Jubilee Parkin Progress

Castle’s vision is to transform a blighted courtyard into a beautiful community space that celebrates resilience.

About the Project


Phase 1 — Landmark Historic Mural

In the months leading up to Castle Church’s opening on June 9, 2019, we began envisioning the beautification of an unused courtyard adjacent to the former bank that we renovated and now occupy. To spark the transformation, we decided to start with a mural.

Next Day Mercy, a race and justice initiative of Castle, identified Sarah Harris Fayerweather and James Lindsey Smith, two notable black history figures in Norwich, as the subjects of the landmark mural and an accompanying video.

A second mural on site by the same artist, Ben Keller, is in the planning phase.

Phase 2 — Park Development

The goals of the park are to strengthen social ties, improve safety, attract visitors downtown, and celebrate the arts, music and culture while sparking a wider transformation of the city center. For Castle, it’s our way of loving our neighbors of all backgrounds and bringing joy to a city we are honored to serve.

Yale Urban Design Workshop will design the space with city and community collaboration in a process that will take place until spring of 2023. Funding and construction will follow.

To give, visit this page of our website.

The name of the park is based on this portion of Smith’s 1881 autobiography:

“I was then keeping shop in Chapman’s Block, on Franklin Square, when the proclamation of freedom was proclaimed; it sent a thrill of joy through every avenue of my soul. I exclaimed, ‘Glory to God, peace on earth, and good will to men,’ for the year of jubilee has come! His glorious Proclamation of Emancipation will stamp the first of January, 1863, as the day of days; the great day of jubilee to millions.”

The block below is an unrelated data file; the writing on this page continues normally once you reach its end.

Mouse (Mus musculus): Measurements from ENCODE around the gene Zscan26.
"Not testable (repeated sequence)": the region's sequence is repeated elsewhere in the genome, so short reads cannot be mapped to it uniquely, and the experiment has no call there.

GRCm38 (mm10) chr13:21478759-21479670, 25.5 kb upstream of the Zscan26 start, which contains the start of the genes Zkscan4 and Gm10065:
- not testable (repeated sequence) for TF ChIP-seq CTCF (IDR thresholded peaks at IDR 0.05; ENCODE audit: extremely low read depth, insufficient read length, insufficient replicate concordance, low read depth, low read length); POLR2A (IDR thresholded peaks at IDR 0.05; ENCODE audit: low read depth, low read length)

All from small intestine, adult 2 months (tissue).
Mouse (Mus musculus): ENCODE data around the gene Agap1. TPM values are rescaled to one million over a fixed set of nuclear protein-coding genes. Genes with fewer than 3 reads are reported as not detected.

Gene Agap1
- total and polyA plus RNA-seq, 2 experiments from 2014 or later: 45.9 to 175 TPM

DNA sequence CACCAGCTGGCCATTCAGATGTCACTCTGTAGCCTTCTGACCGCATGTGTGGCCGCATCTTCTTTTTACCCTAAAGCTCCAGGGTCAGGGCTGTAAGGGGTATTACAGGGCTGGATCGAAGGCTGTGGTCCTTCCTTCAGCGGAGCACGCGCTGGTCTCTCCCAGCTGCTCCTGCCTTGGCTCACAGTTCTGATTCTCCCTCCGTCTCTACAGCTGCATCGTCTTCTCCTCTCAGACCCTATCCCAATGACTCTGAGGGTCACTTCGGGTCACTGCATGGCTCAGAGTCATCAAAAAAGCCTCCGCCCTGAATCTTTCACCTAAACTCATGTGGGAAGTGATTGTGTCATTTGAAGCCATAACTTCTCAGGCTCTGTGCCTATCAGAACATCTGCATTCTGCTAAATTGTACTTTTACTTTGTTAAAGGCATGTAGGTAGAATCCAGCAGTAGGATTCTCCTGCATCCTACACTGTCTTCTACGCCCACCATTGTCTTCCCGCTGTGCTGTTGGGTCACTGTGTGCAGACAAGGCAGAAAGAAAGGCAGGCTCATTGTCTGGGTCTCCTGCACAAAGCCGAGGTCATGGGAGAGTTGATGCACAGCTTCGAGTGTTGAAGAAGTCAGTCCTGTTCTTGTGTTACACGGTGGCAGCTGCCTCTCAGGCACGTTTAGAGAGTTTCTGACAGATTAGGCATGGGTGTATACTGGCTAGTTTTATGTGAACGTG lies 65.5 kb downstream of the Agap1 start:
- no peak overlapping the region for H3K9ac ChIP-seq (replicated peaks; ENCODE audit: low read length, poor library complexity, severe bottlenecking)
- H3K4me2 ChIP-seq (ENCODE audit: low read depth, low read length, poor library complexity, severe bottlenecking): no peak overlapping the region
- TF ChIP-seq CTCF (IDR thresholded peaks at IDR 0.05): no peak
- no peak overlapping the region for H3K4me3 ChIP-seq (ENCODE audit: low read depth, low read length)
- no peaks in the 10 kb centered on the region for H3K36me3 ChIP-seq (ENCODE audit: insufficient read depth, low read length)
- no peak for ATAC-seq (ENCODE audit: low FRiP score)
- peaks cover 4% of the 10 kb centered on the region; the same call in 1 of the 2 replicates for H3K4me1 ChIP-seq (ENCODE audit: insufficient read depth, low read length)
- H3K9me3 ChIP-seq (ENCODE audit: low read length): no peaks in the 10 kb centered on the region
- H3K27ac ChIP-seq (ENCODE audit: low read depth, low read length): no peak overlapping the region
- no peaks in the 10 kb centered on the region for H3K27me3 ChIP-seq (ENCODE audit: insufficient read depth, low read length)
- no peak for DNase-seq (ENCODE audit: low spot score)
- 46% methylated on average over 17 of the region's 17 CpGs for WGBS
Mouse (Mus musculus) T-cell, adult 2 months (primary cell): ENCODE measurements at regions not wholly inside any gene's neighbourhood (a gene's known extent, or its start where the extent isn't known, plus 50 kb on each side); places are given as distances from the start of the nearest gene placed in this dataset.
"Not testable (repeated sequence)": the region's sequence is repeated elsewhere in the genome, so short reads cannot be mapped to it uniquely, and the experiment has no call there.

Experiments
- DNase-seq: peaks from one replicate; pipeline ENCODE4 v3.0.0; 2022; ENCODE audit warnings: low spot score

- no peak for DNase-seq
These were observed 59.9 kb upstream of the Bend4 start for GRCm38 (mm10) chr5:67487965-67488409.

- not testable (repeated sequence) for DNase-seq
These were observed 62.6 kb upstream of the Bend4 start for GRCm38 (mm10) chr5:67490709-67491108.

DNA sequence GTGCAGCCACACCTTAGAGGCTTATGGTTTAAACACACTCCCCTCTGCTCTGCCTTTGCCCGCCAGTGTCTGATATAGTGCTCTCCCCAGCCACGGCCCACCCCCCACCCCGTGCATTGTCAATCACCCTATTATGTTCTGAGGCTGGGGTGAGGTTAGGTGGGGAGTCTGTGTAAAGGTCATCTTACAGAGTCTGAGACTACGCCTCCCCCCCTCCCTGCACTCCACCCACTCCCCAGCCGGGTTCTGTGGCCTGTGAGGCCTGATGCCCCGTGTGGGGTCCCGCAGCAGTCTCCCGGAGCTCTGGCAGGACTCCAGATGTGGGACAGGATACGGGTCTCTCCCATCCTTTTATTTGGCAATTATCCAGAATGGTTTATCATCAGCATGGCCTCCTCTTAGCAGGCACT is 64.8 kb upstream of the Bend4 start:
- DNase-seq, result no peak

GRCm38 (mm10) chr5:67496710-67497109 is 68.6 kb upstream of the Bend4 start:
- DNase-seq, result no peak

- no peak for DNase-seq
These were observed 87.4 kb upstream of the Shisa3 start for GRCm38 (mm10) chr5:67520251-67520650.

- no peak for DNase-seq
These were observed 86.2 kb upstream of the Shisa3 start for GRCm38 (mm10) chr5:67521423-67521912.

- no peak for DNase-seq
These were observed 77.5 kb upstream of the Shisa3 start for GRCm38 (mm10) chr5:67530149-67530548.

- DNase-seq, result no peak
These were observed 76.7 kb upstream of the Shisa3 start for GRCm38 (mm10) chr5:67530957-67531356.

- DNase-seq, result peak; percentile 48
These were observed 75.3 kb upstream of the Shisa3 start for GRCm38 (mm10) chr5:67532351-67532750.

— James L. Smith, autobiography, 1881

Forever Linked to Juneteenth


On June 18, 2022, approximately 150 people gathered on site for the “unveiling” of the mural on the south facade of the building at a key intersection in downtown Norwich. This is what we dreamed and prayed for — a powerful moment of healing and reconciliation along racial divides.

We were honored to be included in the Juneteenth events that weekend. Juneteenth, also known as Jubilee Day, is the day on June 19, 1865, that enslaved African Americans in Texas were told slavery had ended — two years after the Emancipation Proclamation was signed and two months after the Confederates surrendered to Union troops. It’s been celebrated by the black community ever since then but only just became a federal holiday in 2021.

Juneteenth & Norwich

In 1989, Norwich was the first city in Connecticut to celebrate the holiday — establishing a prophetic link to Juneteenth.

Norwich resident Ben Haith created the Juneteenth flag that is used nationally. He was honored at David Ruggles Freedom Courtyard the day before the unveiling.

In an emotionally charged debate two days before a team from Castle retraced the steps Smith took to escape slavery, the Connecticut House of Representatives voted to approve Juneteenth as a state holiday. The State Senate approved the bill the day before on May 3.

Castle launched Next Day Mercy on Juneteenth 2020, following the deaths of Ahmaud Arbery and George Floyd. The premise was drawn from the Biblical story of the Good Samaritan, who not only immediately helped the needs of an injured man of a different ethnicity who was found suffering in a public place — but he came back the next day to make things right. We believe healing takes time and work and people who, instead of walking by the hurting to advance their own personal or political agendas and theories, decide to act with compassion and empathy with those hurting right in front of them.

About the Artist


Acclaimed muralist Ben Keller’s passion is merging “vision with reality.” He enjoyed one of his early career starts as a teenager with a solo exhibit at the Wauregan Gallery across the street from the park and has done work based on sculptures at the Slater Memorial Museum at Norwich Free Academy. He became a full-time muralist and artist in 2018.

Keller was selected by RiseUP for Arts as a lead artist for racial justice murals statewide featuring Martin Luther King Jr. He created several beautiful murals in Willimantic, along with murals in Manchester, Hartford, Torrington, and New Haven, while continuing to expand his reach to places beyond Connecticut.

Follow him on instagram @benkellerct or visit www.benkellerart.com

About the Mural


Why James Lindsey Smith & Sarah Harris Fayerweather?

Smith and Fayerweather were contemporaries in the Jail Hill Neighborhood, which is directly behind the church and is listed on the National Register of Historic Places. They both embody the spirit of resilience and offer a more inclusive view of our city’s amazing history.